William G. Hawkins, MD, FACS (center), the Neidorff Family and Robert C. Packman Professor of Surgery, is chief of the Section of Hepatobiliary-Pancreatic and Gastrointestinal Surgery. A noted pancreatic cancer surgeon at Siteman Cancer Center, in 2016, he and other researchers and physicians at Siteman were awarded a five-year, $10.4 million National Cancer Institute grant to lead a national group of experts in collaborative pancreatic cancer research. The award, a prestigious Specialized Program of Research Excellence (SPORE) grant, will help scientists pursue new treatments for the deadliest form of the disease, pancreatic ductal adenocarcinoma, including development of more effective chemotherapies and a vaccine. Each year at the School of Medicine, Hawkins hosts a group of survivors of pancreatic cancer, such as Harry Stern and Edie Cornell-Smith, for a day of lectures and sessions on the latest developments in the field. Photo by Matt Miller
Laura J. Bierut, MD ’87, HS ’91, the Alumni Endowed Professor of Psychiatry, is a physician-scientist with expertise in genetic studies of smoking behaviors, addiction, and other psychiatric and medical illnesses. She is an active member in the National Institute on Drug Abuse Genetics Consortium, a group of scientists leading efforts to understand genetic causes of substance-use disorders. She has led large, collaborative projects through the National Institute on Alcohol Abuse and Alcoholism and the National Cancer Institute to discover genetic roots related to susceptibility to addiction. Through these projects, thousands of research participants from St. Louis have been interviewed and have given blood samples for genetic discovery. Now, she is working to translate this knowledge into action to reduce smoking and other addictions. At Barnes-Jewish Hospital, Bierut (left) is working with clinical nurse specialists, such as Ann Petlin (center) and Carrie Sona, to develop nursing-led smoking cessation programs for hospitalized patients.
Photo by James Byard
Gautam Dantas, PhD (right), professor of pathology and immunology, of biomedical engineering, and of molecular microbiology at the medical school, is recognized for his outstanding contributions to graduate student teaching and mentoring. Dantas leads an interdisciplinary team of basic scientists, engineers and clinicians focused on understanding antibiotic resistance, designing novel antibiotic and probiotic therapies, and engineering microbial catalysts. Their work has been published in top journals and yielded many patents. Dantas is co-director of the Division of Biology and Biomedical Sciences’ Computational and Systems Biology graduate program. Over the past nine years, he has mentored 10 postdocs, 20 graduate students, five research technicians, and more than 50 high school and undergraduate interns in his laboratory. Photo by Matt Miller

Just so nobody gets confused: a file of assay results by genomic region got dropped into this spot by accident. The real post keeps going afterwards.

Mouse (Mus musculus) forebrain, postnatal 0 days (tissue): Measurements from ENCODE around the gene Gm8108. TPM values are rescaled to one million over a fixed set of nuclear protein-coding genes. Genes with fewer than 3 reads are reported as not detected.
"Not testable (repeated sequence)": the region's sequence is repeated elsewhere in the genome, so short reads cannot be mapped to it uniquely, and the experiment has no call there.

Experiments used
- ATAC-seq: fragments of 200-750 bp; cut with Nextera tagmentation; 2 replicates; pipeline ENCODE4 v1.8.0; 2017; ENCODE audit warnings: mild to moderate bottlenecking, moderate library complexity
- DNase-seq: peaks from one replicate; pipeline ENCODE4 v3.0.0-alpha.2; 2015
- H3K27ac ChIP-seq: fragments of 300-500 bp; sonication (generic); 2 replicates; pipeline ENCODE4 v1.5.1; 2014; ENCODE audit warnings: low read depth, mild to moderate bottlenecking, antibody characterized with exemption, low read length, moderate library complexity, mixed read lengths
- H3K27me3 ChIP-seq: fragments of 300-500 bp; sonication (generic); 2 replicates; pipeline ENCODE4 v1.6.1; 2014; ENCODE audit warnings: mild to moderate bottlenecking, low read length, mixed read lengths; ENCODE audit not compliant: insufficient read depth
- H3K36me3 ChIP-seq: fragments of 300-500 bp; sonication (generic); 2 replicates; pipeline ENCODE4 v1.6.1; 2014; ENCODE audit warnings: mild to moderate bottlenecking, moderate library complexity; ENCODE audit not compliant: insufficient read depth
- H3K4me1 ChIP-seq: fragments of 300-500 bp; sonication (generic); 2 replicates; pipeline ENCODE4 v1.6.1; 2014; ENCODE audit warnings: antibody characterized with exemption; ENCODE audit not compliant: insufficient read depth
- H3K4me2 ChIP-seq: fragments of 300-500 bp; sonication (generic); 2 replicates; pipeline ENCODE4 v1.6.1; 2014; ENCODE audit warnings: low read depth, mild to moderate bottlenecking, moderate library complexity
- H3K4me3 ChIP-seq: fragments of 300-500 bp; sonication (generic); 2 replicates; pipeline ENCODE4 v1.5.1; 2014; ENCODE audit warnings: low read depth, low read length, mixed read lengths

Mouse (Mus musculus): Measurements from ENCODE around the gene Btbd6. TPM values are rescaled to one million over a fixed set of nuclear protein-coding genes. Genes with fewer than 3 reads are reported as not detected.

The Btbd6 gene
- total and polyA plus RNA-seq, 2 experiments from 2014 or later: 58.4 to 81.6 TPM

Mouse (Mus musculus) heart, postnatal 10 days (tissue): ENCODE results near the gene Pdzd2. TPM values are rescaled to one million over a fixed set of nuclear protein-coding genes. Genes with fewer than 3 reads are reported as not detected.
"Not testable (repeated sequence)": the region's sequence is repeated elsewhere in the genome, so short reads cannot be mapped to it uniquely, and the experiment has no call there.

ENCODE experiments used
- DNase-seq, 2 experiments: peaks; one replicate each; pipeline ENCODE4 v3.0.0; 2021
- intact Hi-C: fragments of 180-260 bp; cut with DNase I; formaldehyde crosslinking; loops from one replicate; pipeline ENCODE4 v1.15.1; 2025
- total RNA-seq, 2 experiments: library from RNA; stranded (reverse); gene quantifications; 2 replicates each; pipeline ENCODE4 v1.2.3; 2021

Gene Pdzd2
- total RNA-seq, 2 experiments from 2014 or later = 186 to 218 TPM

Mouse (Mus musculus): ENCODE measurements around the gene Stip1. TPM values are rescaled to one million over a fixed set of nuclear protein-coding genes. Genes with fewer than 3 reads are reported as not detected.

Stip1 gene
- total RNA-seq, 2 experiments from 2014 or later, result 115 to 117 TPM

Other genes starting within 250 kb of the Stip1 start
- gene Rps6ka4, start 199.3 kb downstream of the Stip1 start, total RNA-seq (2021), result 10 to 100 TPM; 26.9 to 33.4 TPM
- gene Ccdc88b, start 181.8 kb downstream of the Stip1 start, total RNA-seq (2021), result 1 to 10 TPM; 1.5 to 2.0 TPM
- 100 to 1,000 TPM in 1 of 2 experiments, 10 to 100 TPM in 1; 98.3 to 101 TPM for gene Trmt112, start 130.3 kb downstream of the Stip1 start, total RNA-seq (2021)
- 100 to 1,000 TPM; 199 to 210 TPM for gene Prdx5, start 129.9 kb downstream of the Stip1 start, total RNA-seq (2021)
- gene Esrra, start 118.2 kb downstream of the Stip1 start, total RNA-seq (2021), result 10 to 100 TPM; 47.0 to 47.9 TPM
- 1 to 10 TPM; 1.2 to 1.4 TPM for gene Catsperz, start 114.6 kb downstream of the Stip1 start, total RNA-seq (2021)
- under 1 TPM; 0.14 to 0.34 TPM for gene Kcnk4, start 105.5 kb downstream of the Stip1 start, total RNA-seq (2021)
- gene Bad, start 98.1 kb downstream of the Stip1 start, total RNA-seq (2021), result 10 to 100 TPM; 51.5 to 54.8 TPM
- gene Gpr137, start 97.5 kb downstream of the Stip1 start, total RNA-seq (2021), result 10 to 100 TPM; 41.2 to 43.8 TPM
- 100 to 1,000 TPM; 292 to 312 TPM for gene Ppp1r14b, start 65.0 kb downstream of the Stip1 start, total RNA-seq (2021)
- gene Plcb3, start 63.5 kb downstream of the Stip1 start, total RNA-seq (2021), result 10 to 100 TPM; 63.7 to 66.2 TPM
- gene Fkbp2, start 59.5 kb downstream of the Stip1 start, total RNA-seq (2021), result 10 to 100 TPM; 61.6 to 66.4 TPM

Helen McNeill, PhD (center), professor of developmental biology, was recently named the inaugural holder of the Larry J. and Carol A. Shapiro Professor at the School of Medicine. Here, McNeill works in her lab with Alex Fulford, PhD (left), a postdoctoral research associate, and Megan Glaeser, a research technician, to understand how tissue growth and tissue organization are coordinately regulated during normal development, and how loss of this control leads to human disease. McNeill, whose work in developmental biology spans birth defects to cancer, was also the first researcher named a BJC Investigator. The new BJC Investigators Program aims to recruit scientists who bring innovative approaches to major biological quandaries. Inspired by the Howard Hughes Medical Institute’s philosophy of investing in people with exceptional creative talent, the BJC Investigators Program plans to bring 10 renowned researchers to the medical school and the life sciences ecosystem of St. Louis. Photo by Matt Miller
Randall J. Bateman, MD, BSBES ’95, BSEE ’95, HS ’04, is the Charles F. and Joanne Knight Distinguished Professor of Neurology. As director of the Dominantly Inherited Alzheimer Network Trials Unit (DIAN-TU), he launched the world’s first clinical trials for at-risk families with autosomal-dominant Alzheimer’s disease (ADAD). The interventional therapeutic trials focus on drugs that could potentially change the course of the disease. Here, Bateman meets with trial participants and sisters, Rachel Habiger (left) and Taylor Hutton (not pictured), whose mother died from complications of Alzheimer’s. Participants in the trial either know they have an Alzheimer’s disease–causing mutation or are unaware of their genetic status yet have a 50 percent chance of having an ADAD mutation. Photo by Matt Miller